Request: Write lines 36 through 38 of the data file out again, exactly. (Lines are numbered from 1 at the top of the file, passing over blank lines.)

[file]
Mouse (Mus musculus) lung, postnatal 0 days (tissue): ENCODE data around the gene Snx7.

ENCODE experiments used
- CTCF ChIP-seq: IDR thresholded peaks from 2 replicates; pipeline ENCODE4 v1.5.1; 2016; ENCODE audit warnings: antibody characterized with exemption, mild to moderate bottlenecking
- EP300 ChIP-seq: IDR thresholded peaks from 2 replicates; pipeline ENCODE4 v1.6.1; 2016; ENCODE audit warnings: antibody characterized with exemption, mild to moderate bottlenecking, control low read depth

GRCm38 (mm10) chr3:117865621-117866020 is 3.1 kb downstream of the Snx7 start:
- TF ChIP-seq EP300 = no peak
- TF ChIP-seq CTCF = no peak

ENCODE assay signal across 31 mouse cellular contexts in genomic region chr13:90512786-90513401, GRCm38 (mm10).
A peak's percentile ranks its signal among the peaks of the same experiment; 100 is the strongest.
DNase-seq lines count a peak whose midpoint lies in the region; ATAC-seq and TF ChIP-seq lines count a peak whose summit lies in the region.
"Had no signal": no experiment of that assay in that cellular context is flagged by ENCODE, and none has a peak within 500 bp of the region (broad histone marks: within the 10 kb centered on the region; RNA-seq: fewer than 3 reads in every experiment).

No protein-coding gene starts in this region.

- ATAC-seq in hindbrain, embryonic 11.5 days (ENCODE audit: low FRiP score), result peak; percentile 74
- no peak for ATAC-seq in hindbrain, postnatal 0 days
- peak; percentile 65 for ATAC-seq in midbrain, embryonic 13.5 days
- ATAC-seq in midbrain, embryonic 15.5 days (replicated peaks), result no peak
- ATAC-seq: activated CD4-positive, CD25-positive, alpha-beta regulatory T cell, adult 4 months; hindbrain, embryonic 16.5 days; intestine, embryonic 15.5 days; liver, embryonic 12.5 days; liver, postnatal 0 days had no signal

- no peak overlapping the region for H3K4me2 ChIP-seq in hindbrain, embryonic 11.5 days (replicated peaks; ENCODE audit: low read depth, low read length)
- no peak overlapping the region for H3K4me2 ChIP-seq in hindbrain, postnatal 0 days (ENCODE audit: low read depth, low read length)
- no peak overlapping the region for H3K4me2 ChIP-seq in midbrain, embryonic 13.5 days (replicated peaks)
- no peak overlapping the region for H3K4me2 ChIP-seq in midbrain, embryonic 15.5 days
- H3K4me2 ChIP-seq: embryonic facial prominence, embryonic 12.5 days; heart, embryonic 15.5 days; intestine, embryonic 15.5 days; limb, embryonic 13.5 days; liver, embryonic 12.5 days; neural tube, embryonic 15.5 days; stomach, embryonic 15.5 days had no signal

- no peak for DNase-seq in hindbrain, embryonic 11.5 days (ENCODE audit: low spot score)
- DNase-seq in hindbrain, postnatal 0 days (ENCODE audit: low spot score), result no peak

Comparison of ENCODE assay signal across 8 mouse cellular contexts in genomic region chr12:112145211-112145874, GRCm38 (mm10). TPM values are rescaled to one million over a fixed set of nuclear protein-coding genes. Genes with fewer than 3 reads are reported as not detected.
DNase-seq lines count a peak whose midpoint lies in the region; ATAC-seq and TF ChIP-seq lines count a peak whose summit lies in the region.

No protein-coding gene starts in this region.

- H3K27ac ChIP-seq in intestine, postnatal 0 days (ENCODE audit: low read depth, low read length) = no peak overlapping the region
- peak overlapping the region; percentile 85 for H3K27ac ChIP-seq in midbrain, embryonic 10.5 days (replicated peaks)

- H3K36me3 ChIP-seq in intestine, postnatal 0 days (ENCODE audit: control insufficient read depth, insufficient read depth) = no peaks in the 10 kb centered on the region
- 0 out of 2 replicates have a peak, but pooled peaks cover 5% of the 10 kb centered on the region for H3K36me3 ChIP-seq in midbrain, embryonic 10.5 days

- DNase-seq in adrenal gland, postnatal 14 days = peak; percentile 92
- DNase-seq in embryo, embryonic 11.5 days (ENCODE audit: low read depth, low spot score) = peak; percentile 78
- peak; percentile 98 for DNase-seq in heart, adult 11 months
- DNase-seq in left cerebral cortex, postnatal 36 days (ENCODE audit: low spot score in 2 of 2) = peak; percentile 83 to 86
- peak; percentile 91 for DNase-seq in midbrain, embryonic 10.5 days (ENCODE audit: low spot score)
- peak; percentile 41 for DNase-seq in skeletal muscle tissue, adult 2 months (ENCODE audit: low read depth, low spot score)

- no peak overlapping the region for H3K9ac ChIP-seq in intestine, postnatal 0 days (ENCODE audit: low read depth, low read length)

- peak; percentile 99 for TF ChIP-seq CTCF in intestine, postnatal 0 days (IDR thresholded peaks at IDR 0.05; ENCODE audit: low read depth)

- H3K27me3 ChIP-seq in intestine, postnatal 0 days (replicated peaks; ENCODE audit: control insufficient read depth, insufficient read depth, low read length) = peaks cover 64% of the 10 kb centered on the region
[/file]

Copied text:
- peak; percentile 91 for DNase-seq in midbrain, embryonic 10.5 days (ENCODE audit: low spot score)
- peak; percentile 41 for DNase-seq in skeletal muscle tissue, adult 2 months (ENCODE audit: low read depth, low spot score)

- no peak overlapping the region for H3K9ac ChIP-seq in intestine, postnatal 0 days (ENCODE audit: low read depth, low read length)